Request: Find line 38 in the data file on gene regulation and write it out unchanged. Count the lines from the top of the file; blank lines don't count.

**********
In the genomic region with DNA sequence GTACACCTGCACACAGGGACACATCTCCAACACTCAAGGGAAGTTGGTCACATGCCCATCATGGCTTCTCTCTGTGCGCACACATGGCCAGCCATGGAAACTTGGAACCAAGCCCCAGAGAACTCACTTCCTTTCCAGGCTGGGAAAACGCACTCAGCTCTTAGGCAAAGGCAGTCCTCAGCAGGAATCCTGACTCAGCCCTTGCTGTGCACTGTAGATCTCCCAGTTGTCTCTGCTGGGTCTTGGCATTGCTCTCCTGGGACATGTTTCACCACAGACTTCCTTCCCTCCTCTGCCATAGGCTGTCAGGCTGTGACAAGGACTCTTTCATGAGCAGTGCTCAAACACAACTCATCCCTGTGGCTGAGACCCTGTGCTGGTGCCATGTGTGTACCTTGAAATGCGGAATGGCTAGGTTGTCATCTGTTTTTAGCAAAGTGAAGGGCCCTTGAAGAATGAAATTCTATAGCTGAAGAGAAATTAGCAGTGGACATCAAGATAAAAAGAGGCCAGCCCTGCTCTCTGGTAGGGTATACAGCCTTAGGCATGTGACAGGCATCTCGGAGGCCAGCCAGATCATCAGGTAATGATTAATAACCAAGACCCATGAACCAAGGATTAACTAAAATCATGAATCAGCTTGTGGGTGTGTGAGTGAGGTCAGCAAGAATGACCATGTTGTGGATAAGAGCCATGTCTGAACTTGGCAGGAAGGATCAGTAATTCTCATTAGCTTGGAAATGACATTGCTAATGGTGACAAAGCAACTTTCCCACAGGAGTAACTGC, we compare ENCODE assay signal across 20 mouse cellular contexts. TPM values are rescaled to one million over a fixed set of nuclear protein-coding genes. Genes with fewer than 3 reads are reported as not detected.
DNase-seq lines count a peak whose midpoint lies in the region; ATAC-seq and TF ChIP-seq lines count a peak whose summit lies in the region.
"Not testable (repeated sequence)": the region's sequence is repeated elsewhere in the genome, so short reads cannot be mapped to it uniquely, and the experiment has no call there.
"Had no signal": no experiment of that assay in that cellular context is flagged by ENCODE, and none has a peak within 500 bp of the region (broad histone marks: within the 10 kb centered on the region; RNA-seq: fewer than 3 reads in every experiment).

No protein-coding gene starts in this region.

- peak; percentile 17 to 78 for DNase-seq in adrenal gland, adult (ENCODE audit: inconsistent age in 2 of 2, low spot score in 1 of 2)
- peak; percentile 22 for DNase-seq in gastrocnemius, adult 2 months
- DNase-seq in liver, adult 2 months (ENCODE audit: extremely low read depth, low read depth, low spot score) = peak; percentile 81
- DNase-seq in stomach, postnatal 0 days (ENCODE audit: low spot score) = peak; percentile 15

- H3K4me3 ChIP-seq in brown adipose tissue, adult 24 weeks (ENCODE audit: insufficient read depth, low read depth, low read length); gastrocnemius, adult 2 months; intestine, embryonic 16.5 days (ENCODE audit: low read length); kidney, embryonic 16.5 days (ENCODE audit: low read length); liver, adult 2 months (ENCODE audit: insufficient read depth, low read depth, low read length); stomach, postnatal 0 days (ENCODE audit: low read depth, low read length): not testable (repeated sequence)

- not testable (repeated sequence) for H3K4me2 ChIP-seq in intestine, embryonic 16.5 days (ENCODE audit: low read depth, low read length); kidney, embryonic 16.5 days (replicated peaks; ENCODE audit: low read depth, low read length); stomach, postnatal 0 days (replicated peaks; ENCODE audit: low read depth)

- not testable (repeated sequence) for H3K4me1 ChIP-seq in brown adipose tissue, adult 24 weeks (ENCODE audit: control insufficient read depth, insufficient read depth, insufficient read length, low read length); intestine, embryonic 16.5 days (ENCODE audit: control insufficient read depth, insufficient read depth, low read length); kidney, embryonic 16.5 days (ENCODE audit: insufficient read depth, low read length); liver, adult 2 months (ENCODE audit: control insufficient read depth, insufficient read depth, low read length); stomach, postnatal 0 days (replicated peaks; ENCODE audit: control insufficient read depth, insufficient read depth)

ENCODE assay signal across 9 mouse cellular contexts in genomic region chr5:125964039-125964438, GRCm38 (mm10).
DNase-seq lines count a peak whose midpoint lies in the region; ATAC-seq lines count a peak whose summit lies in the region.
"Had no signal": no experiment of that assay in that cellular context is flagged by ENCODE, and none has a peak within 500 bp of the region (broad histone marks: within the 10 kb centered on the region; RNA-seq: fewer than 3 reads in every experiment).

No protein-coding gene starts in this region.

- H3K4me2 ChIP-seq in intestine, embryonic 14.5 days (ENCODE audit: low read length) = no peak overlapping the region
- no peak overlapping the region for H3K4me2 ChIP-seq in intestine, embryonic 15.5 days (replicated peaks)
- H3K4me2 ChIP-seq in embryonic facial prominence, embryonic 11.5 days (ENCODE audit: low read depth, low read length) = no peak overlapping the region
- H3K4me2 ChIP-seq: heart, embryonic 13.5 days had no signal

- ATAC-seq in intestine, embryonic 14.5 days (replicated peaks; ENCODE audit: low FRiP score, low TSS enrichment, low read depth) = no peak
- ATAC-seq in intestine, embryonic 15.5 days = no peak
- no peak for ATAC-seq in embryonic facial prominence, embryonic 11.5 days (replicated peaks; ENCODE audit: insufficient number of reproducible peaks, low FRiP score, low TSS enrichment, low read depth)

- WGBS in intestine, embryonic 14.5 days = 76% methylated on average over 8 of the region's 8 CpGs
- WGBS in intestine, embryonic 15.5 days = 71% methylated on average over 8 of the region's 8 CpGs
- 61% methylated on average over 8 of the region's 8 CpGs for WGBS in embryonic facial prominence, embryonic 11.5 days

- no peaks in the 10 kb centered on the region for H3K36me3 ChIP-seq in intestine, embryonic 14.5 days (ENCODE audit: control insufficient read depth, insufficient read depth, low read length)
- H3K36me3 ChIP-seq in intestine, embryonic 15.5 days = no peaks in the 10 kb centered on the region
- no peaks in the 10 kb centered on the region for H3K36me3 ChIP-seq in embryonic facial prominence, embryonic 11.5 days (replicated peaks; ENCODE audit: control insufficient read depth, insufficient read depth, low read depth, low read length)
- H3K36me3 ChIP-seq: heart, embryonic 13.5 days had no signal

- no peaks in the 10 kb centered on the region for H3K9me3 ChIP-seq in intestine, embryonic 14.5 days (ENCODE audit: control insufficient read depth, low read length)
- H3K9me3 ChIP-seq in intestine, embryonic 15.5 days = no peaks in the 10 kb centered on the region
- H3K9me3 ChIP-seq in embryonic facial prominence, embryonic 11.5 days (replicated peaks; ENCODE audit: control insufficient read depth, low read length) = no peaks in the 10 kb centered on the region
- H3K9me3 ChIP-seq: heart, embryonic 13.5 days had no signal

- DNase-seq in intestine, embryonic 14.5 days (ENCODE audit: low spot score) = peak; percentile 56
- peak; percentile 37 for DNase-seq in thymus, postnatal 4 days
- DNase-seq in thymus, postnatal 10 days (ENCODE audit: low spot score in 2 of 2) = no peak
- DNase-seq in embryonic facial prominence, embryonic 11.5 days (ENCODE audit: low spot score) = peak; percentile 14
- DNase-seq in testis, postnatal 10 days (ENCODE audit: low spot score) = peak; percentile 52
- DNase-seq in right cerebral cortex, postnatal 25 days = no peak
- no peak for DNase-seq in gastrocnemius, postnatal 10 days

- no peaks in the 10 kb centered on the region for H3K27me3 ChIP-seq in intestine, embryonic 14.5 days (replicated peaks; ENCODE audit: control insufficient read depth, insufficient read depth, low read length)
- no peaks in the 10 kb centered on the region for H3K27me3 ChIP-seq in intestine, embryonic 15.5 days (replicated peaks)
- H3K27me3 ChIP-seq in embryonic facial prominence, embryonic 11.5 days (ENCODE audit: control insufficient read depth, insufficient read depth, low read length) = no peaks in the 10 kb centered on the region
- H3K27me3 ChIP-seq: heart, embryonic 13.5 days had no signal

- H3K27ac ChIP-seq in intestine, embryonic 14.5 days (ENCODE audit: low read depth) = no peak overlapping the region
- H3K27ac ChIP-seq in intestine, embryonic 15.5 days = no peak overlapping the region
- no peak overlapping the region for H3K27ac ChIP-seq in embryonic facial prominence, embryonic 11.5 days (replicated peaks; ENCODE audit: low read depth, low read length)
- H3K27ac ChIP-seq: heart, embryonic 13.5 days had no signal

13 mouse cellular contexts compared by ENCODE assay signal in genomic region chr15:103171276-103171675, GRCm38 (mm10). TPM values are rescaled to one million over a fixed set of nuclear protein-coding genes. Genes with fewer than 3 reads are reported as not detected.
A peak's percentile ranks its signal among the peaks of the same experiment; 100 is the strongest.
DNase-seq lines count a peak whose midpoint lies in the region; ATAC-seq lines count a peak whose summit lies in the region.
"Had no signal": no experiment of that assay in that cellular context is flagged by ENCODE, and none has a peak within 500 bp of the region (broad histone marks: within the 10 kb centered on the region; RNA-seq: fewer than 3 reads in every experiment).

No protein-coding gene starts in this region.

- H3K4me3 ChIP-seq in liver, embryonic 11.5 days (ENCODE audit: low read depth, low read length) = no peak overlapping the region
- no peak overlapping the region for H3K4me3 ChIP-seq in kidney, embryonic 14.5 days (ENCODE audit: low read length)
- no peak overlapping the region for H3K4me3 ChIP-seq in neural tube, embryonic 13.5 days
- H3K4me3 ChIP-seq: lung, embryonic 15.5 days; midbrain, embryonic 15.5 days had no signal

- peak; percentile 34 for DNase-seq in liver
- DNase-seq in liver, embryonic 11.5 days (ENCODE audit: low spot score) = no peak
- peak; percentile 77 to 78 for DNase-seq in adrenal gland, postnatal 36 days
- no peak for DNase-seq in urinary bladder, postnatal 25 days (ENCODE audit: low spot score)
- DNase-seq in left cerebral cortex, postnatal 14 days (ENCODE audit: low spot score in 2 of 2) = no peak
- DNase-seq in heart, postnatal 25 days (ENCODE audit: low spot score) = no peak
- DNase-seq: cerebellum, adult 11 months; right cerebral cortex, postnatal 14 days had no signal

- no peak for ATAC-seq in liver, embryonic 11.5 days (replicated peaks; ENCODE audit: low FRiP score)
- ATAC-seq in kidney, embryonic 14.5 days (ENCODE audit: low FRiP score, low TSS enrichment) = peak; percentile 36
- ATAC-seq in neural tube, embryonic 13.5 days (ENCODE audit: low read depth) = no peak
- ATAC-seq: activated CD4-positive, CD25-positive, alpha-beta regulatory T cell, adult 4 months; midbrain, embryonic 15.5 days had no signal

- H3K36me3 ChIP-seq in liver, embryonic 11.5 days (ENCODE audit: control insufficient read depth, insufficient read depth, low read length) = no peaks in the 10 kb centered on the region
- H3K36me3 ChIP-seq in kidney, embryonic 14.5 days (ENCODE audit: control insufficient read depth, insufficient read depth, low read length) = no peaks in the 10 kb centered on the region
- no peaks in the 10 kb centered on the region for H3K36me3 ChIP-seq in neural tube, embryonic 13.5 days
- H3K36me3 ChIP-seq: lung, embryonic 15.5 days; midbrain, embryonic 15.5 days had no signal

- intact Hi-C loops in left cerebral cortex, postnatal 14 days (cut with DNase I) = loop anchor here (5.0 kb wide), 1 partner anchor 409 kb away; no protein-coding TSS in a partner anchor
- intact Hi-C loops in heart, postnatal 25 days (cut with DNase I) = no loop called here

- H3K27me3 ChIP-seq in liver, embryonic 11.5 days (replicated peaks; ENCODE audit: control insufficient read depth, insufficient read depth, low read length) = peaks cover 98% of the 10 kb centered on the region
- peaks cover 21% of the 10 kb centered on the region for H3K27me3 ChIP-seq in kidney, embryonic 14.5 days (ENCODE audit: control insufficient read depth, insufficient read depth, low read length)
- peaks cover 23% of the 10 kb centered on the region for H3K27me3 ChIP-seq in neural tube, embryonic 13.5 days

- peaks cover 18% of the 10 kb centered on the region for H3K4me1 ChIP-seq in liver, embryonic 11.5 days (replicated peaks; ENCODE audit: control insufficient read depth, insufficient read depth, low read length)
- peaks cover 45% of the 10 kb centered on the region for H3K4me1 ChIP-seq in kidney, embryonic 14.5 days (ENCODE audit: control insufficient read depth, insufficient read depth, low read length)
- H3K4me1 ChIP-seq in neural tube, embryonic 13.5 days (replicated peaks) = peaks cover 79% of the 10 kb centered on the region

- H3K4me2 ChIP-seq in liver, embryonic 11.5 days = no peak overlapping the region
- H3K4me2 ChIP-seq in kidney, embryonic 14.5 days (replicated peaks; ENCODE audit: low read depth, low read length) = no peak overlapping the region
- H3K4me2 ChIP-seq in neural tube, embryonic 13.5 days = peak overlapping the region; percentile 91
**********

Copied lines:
- DNase-seq in embryonic facial prominence, embryonic 11.5 days (ENCODE audit: low spot score) = peak; percentile 14